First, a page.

How to take better photos? Learn to see

How to take better photos? Learn to see.

Most people I talk to have an interest in taking photos of family, friends, and travel destinations. Some would like to take better photos.

If you feel your photographs could use a little more oomph and you want to step it up a notch, here are some tips to help you do just that.

Seeing vs looking

Have you ever misplaced your car keys? You look for them all over the house. Kitchen bench, desk, pockets, bags and then you go back to the kitchen and there they are. Sitting on the kitchen bench.
When you were looking for your keys, you simply looked at the bench; you didn’t see the bench.

This is because your brain took in information about the bench and made stuff up. Where your keys were, your brain just filled in information about the bench.

This is why children often notice things that adults don’t. They simply don’t have enough experience for their brain to make stuff up.

This is not a bad thing. Can you imagine how our day might be if we had to see every little detail of an object before we knew what that object was? Our brains have developed so that we can glance in the direction of a car and know it’s a car.

Back to your keys. When you didn’t see your keys on the bench, it’s not like there was a key-shaped hole in their place. Your brain knew there was a bench there and showed you what it thought the bench should look like. Not what it really looks like. You had no idea that you weren’t seeing properly. This is not a good thing for a photographer. What it does is make it harder to recognise good subject matter. This is especially true if you’re in a place where you’re familiar with the environment around you. Your local town, for example.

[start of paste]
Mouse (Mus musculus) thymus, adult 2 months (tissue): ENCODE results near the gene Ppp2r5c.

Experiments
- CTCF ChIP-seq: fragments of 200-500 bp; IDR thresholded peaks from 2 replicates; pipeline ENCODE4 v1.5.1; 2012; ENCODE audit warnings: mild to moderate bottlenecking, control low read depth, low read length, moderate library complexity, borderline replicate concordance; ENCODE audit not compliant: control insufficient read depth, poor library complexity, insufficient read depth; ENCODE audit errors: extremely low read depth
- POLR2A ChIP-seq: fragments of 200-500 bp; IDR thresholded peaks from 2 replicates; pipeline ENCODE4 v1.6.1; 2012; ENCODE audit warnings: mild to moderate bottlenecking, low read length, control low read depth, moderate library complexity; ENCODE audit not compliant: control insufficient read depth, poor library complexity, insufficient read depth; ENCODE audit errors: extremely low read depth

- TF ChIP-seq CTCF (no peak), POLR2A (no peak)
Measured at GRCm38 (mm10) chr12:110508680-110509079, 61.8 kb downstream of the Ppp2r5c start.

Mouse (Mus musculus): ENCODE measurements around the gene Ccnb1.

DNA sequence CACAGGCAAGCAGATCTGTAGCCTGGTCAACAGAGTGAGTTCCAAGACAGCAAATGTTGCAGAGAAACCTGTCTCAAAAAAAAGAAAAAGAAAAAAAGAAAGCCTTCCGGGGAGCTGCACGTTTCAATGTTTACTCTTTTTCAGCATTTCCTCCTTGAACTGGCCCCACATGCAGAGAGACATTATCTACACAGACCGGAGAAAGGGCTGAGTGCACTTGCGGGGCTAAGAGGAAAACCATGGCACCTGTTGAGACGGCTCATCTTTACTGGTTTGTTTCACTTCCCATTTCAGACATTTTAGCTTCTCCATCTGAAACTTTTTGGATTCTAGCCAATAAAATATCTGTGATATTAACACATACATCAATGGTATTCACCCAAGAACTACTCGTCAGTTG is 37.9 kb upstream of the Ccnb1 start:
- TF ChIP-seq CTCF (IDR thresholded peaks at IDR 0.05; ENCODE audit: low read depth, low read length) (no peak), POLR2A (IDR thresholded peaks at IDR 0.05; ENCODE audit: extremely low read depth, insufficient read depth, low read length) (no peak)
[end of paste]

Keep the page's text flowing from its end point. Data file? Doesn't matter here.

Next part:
The tall grass of the Tamar Island Wetlands is cut by a boardwalk leading into the distance.

A very simple scene with the tall reeds and wooden boardwalk leading the viewer into the scene.

What I want from this photograph is for the viewer to ask “Where does the boardwalk go?”.

Seeing like a photographer

As I learned my craft, people told me that I had a good eye. Others have told me that they could never take a great photograph because they just aren’t creative. So, does this mean that people are born with an eye or can people learn to take a good photograph? I think some artists are born with a talent. I also believe that many potentially great artists never realise that potential because they never develop their eye.